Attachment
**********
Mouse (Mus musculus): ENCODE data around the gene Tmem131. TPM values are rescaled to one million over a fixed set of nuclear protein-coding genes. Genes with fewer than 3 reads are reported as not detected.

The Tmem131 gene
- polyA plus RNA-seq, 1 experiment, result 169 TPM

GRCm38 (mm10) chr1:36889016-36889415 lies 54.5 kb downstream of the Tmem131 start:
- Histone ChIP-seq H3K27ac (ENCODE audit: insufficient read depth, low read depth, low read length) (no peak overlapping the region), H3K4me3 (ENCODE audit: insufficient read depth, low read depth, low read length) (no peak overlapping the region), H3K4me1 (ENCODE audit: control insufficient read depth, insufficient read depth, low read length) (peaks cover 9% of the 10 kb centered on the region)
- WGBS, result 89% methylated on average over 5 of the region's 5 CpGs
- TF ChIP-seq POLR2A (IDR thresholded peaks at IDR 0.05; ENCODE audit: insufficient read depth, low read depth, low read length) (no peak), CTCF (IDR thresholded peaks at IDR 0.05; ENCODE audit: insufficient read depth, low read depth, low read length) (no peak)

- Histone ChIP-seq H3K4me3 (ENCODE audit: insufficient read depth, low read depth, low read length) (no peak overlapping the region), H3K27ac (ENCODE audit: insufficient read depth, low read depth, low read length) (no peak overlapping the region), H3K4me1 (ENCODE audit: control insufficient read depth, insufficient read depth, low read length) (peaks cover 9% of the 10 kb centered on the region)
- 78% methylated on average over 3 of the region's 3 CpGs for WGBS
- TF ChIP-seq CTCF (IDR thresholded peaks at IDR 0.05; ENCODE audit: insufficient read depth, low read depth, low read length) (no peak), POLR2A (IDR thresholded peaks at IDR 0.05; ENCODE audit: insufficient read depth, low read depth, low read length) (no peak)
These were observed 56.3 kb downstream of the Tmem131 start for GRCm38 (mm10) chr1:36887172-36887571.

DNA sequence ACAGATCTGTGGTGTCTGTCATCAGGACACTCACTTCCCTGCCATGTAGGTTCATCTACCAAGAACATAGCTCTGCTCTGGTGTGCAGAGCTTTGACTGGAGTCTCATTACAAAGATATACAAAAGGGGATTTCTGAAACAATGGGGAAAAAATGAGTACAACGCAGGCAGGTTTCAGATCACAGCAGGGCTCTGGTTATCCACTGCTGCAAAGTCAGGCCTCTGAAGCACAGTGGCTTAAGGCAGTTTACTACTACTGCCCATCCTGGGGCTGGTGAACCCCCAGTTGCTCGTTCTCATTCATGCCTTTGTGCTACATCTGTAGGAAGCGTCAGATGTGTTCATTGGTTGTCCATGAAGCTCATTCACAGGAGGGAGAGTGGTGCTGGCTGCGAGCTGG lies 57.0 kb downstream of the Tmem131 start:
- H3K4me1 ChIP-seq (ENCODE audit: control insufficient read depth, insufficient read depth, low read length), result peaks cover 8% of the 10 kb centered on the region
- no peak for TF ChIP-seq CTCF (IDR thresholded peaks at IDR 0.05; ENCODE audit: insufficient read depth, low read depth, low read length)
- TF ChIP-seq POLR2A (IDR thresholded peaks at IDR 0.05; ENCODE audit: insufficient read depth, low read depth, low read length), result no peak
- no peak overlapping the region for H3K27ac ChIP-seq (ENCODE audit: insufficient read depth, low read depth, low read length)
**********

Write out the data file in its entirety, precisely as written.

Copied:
Mouse (Mus musculus): ENCODE data around the gene Tmem131. TPM values are rescaled to one million over a fixed set of nuclear protein-coding genes. Genes with fewer than 3 reads are reported as not detected.

The Tmem131 gene
- polyA plus RNA-seq, 1 experiment, result 169 TPM

GRCm38 (mm10) chr1:36889016-36889415 lies 54.5 kb downstream of the Tmem131 start:
- Histone ChIP-seq H3K27ac (ENCODE audit: insufficient read depth, low read depth, low read length) (no peak overlapping the region), H3K4me3 (ENCODE audit: insufficient read depth, low read depth, low read length) (no peak overlapping the region), H3K4me1 (ENCODE audit: control insufficient read depth, insufficient read depth, low read length) (peaks cover 9% of the 10 kb centered on the region)
- WGBS, result 89% methylated on average over 5 of the region's 5 CpGs
- TF ChIP-seq POLR2A (IDR thresholded peaks at IDR 0.05; ENCODE audit: insufficient read depth, low read depth, low read length) (no peak), CTCF (IDR thresholded peaks at IDR 0.05; ENCODE audit: insufficient read depth, low read depth, low read length) (no peak)

- Histone ChIP-seq H3K4me3 (ENCODE audit: insufficient read depth, low read depth, low read length) (no peak overlapping the region), H3K27ac (ENCODE audit: insufficient read depth, low read depth, low read length) (no peak overlapping the region), H3K4me1 (ENCODE audit: control insufficient read depth, insufficient read depth, low read length) (peaks cover 9% of the 10 kb centered on the region)
- 78% methylated on average over 3 of the region's 3 CpGs for WGBS
- TF ChIP-seq CTCF (IDR thresholded peaks at IDR 0.05; ENCODE audit: insufficient read depth, low read depth, low read length) (no peak), POLR2A (IDR thresholded peaks at IDR 0.05; ENCODE audit: insufficient read depth, low read depth, low read length) (no peak)
These were observed 56.3 kb downstream of the Tmem131 start for GRCm38 (mm10) chr1:36887172-36887571.

DNA sequence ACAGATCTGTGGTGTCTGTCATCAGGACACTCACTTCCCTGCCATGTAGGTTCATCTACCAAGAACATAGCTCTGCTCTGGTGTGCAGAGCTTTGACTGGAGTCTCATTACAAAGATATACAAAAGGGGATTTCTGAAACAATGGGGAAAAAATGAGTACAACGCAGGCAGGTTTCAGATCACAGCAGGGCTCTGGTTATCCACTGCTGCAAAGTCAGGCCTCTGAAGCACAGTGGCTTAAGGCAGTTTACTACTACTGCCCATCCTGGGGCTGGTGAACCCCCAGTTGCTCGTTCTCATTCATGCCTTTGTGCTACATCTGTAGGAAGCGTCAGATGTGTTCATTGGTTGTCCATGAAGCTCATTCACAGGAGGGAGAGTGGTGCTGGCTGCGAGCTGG lies 57.0 kb downstream of the Tmem131 start:
- H3K4me1 ChIP-seq (ENCODE audit: control insufficient read depth, insufficient read depth, low read length), result peaks cover 8% of the 10 kb centered on the region
- no peak for TF ChIP-seq CTCF (IDR thresholded peaks at IDR 0.05; ENCODE audit: insufficient read depth, low read depth, low read length)
- TF ChIP-seq POLR2A (IDR thresholded peaks at IDR 0.05; ENCODE audit: insufficient read depth, low read depth, low read length), result no peak
- no peak overlapping the region for H3K27ac ChIP-seq (ENCODE audit: insufficient read depth, low read depth, low read length)